Ham radio operators rech out to world
Ric Nelson reached for the pencil as he listened to the tapping sounds coming from his short wave radio.
Within seconds he translated the dots and dashes into letters of the alphabet. He noted the sender's location was "-- -- -- ....", which translates into "OH," the abbreviation for Ohio.
Nelson tapped a reply to the Ohio ham radio operator, and added that contact to his list.
It was one of dozens of contacts he and others made during the ham radio operators' annual chance to test their abilities during emergencies.
Again this year, members of Pilot Knob Amateur Radio Club chose Tonganoxie's VFW Memorial Park as the site to participate in the national annual field day emergency preparedness exercise. The 24-hour function started at noon Saturday.
Field Day is designed to test ham radio operators' skills at using their radios without electricity.
During a 24-hour period, the goal is for the operators to make contact with as many radio operators around the world as possible. While doing so they're relying on batteries or generators to keep their equipment operating.
Not all the 31 radio operators who participated used Morse Code. Some spoke to their contacts, and others talked through computers connected to the radios.
While Saturday started out as the best weather the club has ever had during its field day, things changed on Sunday. About 5:30 a.m., rain came, with the drizzly clouds socking in until about noon.
For operators such as Nelson, whose equipment was in Robert "Mac" McConnell's camper trailer, all was dry. Nelson has been event coordinator for the field day for the past three years.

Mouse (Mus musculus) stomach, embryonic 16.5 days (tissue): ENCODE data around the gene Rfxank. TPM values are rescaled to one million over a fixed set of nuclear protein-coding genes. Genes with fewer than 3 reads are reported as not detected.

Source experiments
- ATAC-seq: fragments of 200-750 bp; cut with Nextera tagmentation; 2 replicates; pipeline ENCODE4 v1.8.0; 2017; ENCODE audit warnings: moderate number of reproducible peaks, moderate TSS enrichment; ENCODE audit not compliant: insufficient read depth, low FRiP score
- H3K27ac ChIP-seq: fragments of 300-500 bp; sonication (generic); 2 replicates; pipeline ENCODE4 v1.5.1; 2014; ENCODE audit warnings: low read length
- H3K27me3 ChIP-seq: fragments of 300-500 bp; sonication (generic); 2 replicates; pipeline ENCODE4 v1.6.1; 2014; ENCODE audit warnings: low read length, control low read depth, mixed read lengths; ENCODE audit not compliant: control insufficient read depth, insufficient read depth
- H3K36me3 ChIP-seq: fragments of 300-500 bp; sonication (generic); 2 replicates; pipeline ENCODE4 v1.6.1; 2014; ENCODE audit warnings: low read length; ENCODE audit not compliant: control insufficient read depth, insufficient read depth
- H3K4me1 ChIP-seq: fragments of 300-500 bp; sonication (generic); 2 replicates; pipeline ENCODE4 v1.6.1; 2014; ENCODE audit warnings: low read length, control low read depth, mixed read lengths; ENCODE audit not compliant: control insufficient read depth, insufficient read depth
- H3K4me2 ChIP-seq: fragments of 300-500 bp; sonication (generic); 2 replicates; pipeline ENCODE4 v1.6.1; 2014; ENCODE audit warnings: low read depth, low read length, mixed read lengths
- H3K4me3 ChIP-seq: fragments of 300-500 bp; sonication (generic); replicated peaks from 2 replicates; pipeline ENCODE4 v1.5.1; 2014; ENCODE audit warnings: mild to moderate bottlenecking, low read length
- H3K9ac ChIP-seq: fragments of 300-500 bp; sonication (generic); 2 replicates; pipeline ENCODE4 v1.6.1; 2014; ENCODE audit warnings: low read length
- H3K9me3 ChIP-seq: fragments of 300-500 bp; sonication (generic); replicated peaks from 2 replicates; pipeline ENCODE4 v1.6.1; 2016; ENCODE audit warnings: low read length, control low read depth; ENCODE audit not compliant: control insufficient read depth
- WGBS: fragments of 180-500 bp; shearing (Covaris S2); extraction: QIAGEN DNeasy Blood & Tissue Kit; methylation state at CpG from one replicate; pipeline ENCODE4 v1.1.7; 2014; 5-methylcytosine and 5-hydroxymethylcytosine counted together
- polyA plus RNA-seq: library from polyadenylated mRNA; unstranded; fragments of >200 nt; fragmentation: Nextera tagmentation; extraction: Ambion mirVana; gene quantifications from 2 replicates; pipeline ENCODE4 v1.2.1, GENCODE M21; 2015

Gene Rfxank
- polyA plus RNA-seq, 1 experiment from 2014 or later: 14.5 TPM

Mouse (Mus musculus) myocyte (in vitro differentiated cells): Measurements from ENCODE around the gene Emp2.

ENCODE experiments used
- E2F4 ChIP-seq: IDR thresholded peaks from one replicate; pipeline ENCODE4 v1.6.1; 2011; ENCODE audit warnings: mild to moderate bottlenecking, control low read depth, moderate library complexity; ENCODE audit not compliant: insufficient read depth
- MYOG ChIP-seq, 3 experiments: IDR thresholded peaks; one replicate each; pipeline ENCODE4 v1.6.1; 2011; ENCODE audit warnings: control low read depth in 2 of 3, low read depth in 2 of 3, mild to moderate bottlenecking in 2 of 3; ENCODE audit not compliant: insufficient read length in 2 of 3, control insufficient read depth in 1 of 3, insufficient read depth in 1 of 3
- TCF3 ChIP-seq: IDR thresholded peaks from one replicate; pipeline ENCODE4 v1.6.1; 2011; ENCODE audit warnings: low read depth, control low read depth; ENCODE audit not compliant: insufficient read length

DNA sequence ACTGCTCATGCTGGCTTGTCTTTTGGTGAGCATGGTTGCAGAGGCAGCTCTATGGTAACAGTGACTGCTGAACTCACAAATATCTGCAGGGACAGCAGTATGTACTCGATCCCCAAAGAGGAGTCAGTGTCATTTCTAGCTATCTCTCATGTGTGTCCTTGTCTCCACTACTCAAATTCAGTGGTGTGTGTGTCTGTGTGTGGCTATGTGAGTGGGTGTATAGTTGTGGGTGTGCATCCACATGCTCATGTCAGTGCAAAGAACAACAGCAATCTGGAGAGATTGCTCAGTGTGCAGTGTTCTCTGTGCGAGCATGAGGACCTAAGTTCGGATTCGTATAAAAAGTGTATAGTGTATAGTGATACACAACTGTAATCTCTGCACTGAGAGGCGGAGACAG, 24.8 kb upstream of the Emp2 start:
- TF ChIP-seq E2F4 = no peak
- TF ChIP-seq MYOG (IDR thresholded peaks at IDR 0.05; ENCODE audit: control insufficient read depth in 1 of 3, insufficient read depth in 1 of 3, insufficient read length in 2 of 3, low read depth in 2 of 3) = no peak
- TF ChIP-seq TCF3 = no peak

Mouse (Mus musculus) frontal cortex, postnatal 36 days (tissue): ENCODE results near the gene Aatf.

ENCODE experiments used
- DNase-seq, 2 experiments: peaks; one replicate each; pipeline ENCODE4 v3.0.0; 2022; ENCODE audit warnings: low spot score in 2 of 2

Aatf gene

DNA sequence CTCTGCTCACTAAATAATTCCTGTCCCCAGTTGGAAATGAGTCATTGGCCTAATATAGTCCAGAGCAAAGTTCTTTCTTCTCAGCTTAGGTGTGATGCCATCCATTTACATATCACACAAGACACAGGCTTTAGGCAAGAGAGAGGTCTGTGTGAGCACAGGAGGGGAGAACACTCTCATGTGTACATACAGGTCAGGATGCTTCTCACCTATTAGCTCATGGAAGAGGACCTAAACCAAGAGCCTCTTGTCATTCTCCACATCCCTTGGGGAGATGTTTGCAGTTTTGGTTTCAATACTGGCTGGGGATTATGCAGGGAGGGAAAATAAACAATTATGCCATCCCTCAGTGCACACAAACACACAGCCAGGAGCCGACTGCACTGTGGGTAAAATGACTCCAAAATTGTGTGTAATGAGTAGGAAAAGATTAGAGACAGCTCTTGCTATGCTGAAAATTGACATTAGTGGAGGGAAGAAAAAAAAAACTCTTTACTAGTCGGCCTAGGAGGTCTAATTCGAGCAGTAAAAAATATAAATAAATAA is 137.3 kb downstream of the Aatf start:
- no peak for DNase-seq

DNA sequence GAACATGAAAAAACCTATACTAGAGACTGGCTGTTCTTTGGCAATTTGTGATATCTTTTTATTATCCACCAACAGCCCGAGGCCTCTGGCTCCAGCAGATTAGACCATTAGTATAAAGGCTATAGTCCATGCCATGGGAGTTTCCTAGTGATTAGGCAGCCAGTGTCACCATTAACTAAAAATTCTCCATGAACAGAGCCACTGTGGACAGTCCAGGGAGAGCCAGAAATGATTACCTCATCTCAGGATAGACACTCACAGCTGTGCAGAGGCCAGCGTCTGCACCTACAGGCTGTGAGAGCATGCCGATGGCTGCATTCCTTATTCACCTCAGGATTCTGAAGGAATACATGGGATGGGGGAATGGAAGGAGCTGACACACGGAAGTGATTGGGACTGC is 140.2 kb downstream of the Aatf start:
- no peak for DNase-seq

But for those who were set up in tents, including Rick Reichert, the event ended early.
"My tent started to leak, so I folded it up," said Reichert, who stopped by Nelson's trailer Sunday morning. He had just finished putting away his camping gear, and despite the fact he wore a rain jacket, his clothes were dripping wet.
Reichert had brought along his mobile weather station, and a GPS unit, which allowed Tonganoxie's weather to be posted on the Internet during the event.
But he had a sheepish grin as he noted Sunday's weather was nothing to brag about.
"So my friends in Virginia should be able to look on the Internet and find out that I'm soaking wet," Reichert said.
Among those participating in the weekend event were Paul and Susan Backs, children, Rebecca, 14, and Nathan, 17. Paul Backs is president of the Pilot Knob club. Rebecca's friend, Amber Moppin, also helped out.
The Leavenworth family took amateur radio classes together several years ago.
Paul Backs praised Nelson for the weekend's smooth operations.
"This is phenomenal that we can sit here for 24 hours, everyone is working round the clock on emergency power and talking literally across the U.S. and around the world," Backs said. "What a grand capability for homeland security -- they can knock out virtually every means of communications that there is and we don't have to use smoke signals."
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